Artist excels at finding beauty

Earl Lehman, artist in residence at Salt Springs State Park, demonstrates plein aire painting with an Adult School class meeting at the park Friday. PHOTO BY PAT FARNELLI

Earl Lehman, artist in residence at Salt Springs State Park, demonstrates plein aire painting with an Adult School class meeting at the park Friday. PHOTO BY PAT FARNELLI

Earl W. Lehman is an accomplished, renowned, prolific artist who works hard and has an abundance of paintings to show for it. His studio, however, is a work in progress.
Lehman says that he is bilingual, since he does both representational and non-objective. His works, which include landscapes and abstracts, will be on display near Lawton during the Artists Open House Weekend tour on Columbus Day Weekend.
For the past 15 years, Lehman has been living and painting in his rented home studio in Jessup, Lackawanna County. In the meantime, he has been building another studio in Susquehanna County, and the proceeds from any sales of his work during the tour will go directly into the construction of the studio/residence in Lawton.
The foundation of the structure was locked into a hill, and the “glass box” of a studio was constructed upon it. A second floor has been added and is still being completed, hopefully before winter, he says.
Lehman’s acclaimed landscape paintings will be on display, as well as abstract or non-objective pieces. Those looking for art to display will find Lehman works in many sizes, from four-inch by four-inch pieces to large paintings that are eight foot by eight or 12 feet in dimension.
Lehman says that he has wanted to be an artist since he was five years old. His father was building a house, and a neighbor invited the family into his home. It was there the young Lehman saw an artist’s studio for the first time and knew that was what he wanted to do.
But when he graduated from high school, his parents refused to allow him to go to college to study art. He had been working and saving since ninth grade, so he went to LaSalle University, then an all-boys college in Philadelphia, for a year with the money he had saved.
He did not declare a major, but took all of the art courses he could. He then enlisted in the U.S. Army in 1964 and served in the Philippines as a communications specialist.
“I volunteered to go to Viet Nam because I thought it was the right thing to do,” he said. “I served about 155 days there, because they needed someone who could do what I was trained to do. I had top secret clearances and could send messages, usually about bombings.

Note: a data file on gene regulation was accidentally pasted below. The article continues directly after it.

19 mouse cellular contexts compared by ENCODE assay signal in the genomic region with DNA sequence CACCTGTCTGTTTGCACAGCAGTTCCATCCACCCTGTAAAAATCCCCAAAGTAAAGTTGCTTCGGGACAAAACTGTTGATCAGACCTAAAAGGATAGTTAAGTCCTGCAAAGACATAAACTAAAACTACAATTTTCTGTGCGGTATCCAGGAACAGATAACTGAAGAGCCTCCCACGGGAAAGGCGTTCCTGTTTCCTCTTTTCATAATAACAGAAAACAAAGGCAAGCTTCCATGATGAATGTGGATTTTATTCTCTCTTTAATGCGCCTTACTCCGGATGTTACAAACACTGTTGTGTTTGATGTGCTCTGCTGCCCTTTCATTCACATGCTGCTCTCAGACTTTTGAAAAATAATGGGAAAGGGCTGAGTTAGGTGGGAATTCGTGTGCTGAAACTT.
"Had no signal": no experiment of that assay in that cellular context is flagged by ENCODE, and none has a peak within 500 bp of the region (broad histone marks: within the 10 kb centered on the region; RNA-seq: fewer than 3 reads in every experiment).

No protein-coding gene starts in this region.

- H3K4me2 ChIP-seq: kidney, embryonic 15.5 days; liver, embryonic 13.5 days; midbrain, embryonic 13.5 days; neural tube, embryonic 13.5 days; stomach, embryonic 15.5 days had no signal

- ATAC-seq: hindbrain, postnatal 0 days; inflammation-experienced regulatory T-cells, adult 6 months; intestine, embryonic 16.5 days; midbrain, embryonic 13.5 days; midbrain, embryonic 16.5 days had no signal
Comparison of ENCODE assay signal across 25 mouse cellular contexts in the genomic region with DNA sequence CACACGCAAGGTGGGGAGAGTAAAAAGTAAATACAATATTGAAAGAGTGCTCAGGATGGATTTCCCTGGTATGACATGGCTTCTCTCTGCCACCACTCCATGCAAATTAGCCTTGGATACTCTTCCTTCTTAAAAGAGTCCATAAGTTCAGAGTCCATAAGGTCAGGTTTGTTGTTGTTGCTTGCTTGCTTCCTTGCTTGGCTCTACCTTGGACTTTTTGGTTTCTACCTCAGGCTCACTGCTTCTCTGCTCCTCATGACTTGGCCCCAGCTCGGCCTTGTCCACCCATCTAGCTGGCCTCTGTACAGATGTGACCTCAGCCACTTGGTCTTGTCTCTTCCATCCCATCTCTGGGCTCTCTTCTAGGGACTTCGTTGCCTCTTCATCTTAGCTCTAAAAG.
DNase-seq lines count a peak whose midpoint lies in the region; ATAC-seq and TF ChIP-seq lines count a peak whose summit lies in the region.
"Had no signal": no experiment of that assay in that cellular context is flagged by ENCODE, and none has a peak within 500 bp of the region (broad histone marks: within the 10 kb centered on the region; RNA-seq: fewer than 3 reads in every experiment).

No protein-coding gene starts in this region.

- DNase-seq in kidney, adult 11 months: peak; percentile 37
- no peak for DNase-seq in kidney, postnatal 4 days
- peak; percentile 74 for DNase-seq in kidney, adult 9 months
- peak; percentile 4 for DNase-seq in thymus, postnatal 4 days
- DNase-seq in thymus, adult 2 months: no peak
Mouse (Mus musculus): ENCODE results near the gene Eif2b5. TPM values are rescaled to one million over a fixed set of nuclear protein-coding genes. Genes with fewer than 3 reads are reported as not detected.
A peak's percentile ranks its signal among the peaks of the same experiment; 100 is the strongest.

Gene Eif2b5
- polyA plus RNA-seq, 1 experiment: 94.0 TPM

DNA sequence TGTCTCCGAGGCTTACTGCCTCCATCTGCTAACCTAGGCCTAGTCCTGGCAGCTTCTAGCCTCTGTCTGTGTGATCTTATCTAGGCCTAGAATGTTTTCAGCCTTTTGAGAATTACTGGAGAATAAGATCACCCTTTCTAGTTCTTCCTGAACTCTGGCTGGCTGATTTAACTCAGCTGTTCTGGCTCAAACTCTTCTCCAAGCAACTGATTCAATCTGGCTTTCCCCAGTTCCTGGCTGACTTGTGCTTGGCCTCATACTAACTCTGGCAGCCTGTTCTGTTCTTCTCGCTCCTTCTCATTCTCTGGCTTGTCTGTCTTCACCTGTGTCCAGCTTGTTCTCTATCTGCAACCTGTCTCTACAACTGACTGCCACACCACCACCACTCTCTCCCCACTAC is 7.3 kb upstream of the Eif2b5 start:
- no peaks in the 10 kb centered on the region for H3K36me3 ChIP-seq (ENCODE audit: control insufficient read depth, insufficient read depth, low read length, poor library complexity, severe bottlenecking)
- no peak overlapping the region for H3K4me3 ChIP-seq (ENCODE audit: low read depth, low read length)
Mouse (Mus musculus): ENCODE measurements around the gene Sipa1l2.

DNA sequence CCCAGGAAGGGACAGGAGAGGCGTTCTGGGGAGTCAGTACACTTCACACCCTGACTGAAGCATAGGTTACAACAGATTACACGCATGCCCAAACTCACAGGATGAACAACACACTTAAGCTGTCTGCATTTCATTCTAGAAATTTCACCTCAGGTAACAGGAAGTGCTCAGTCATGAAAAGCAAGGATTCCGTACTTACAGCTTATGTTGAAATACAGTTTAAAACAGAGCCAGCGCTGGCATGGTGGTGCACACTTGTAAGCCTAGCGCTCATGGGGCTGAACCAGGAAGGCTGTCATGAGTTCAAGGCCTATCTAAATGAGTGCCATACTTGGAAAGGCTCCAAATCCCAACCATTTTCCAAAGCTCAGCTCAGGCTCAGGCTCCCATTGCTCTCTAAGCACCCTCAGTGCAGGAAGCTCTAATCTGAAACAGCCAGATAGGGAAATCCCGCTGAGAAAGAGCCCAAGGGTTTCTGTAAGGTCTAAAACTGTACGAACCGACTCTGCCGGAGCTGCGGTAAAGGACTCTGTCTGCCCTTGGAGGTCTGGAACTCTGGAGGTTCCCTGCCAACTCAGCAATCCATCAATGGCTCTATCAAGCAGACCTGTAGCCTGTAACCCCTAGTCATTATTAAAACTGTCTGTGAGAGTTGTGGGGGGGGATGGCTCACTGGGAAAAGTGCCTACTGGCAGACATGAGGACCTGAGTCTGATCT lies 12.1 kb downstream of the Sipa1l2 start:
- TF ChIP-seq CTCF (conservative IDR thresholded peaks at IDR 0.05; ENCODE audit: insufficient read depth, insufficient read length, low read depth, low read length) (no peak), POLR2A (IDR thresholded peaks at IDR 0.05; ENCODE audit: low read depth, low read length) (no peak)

“My job was, when the enemy was upon us, to destroy all of the equipment before they reached us, which was basically a death sentence. But then they kept me, kept finding reasons to keep me there. It was horrible. When I finally got the hell out of there, back to the Philippines, I felt very lucky to have gotten out alive.”
After another stint in the Philippines, Lehman was transferred to Washington, D.C., “to do the same job, but from a distance.”
While Lehman was in Viet Nam, his father purchased some property in Susquehanna County which has become the family homestead, now shared with his siblings.
“My dad asked me if I wanted to buy some land in Lawton, which I did, by mail, from Viet Nam.”
As a returned veteran, Lehman was at a loss on what to do. He took some community college courses, and an instructor suggested that he apply to art school on the G.I. Bill. He was accepted at Kutztown University and took as many art courses as the G.I. Bill would pay for. Lehman graduated in four and a half years, Summa Cum Laude, with a degree in Fine Arts.
He worked for Rodale Press’s book division as a writer for a year, then “borrowed $30,000 and came up here and built a house with that money in Lawton. I lost that to my ex-wife but am building another six or seven miles away. It’s a great spot, so beautiful here.”
When he built the stone walls around the house, he put a lot of legacy into them. “There’s history in that wall. The wall, has fossils and bricks and other ephemera built into it.”
As a professional artist, Lehman has conducted many residencies at schools and art programs throughout Pennsylvania and New York. He prepared exhibitions at the Sordoni Art Gallery at Wilkes University for 15 years A rostered artist with the Pennsylvania Council on the Arts’ Arts in Education program since 1989, Lehman has taught throughout the Commonwealth at the elementary, middle high school, university, and adult education levels.
A long-time participant in the Arts Alive program as a painting instructor, he also currently serves as a member of the training team for new artists and teachers throughout NEIU 19. Lehman was recognized for his outstanding teaching practices and named NEIU 19’s Artist of the Year in 2001.
Lehman‚Äôs art expresses a passion for home, earth, and an equally intimate connection to humanity and the culture we have inadvertently caused to materialize. He says, “I’m a painter and I love what I do! My enthusiasm for my calling is not lost on young minds and they quickly follow suit. I’ve never asked to teach, but teaching came to me.”
More information about Lehman, as well as images of his art work, can be seen on his website http://www.earlwlehman.com/

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